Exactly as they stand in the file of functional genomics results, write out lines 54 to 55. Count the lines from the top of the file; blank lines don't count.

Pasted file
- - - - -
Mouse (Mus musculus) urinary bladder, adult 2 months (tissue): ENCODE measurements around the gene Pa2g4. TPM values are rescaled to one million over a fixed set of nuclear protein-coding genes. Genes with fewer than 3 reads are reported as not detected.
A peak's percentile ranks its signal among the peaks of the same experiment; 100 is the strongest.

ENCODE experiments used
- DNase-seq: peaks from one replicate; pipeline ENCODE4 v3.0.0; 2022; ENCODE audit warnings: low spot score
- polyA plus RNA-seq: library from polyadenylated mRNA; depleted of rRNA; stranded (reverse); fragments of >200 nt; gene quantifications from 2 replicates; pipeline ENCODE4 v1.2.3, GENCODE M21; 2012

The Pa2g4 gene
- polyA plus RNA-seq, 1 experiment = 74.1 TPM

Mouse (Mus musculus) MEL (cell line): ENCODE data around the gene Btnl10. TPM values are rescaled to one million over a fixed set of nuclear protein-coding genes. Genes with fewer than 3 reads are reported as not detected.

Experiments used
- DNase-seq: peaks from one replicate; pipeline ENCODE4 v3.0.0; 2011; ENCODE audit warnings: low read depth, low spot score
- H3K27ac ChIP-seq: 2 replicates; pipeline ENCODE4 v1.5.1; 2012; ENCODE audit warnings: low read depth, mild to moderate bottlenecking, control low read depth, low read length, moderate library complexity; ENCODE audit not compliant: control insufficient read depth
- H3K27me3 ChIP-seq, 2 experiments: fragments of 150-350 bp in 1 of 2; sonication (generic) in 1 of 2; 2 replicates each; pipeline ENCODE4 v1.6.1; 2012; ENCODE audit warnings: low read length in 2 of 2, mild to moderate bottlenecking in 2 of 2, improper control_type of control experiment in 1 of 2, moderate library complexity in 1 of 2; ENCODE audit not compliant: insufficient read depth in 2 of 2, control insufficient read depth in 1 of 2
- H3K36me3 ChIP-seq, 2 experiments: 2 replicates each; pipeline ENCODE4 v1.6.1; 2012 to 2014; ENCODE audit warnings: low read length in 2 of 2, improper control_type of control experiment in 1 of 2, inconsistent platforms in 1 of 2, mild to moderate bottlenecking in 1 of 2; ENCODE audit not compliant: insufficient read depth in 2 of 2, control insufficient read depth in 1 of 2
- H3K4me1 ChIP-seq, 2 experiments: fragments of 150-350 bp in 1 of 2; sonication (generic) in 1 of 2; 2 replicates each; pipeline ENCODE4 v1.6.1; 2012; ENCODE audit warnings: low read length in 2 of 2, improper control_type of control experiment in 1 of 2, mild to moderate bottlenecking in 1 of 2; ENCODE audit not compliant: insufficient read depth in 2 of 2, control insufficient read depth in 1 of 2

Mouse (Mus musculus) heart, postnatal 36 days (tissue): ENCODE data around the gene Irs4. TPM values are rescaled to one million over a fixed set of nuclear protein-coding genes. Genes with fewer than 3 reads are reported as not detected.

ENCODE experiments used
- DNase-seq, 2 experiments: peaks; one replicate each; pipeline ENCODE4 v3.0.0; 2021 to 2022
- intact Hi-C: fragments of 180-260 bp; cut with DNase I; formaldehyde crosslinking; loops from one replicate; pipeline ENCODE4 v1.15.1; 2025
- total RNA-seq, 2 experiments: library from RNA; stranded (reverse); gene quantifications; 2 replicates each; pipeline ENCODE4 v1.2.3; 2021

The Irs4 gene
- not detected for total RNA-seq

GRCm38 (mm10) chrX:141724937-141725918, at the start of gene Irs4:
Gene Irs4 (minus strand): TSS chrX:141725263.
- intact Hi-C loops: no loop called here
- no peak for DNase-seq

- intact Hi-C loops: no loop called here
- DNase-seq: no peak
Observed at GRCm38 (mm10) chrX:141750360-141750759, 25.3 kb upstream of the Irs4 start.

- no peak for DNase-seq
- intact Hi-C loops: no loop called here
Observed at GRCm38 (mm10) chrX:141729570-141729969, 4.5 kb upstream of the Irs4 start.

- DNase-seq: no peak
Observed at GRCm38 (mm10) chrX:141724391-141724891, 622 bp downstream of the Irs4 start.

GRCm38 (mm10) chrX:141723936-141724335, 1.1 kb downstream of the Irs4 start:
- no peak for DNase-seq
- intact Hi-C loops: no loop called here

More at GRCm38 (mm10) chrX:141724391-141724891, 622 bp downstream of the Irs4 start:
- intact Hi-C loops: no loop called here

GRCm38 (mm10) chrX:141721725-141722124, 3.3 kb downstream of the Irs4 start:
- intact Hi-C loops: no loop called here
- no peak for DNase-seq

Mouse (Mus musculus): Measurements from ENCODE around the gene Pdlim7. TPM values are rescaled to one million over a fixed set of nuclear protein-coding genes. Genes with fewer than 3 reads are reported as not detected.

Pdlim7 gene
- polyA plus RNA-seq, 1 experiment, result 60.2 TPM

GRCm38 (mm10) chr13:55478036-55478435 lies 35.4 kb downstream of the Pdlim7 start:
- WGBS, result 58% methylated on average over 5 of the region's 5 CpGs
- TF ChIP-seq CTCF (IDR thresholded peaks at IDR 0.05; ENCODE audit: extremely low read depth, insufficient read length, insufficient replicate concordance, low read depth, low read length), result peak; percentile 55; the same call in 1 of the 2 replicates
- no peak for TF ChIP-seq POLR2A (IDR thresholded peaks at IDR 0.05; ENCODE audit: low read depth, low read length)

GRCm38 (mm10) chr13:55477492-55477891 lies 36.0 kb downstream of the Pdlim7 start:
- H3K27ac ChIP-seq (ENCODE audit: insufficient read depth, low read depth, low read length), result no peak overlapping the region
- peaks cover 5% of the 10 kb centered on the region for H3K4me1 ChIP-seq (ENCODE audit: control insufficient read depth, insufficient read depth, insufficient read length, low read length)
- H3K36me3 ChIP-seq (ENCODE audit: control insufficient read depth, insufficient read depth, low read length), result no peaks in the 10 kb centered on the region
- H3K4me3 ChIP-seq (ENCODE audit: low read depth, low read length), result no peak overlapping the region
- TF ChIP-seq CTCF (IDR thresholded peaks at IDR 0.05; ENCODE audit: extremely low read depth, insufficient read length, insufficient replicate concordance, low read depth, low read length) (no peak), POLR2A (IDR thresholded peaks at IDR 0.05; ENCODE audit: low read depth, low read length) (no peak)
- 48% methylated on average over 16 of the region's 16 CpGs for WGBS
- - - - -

- TF ChIP-seq CTCF (IDR thresholded peaks at IDR 0.05; ENCODE audit: extremely low read depth, insufficient read length, insufficient replicate concordance, low read depth, low read length) (no peak), POLR2A (IDR thresholded peaks at IDR 0.05; ENCODE audit: low read depth, low read length) (no peak)
- 48% methylated on average over 16 of the region's 16 CpGs for WGBS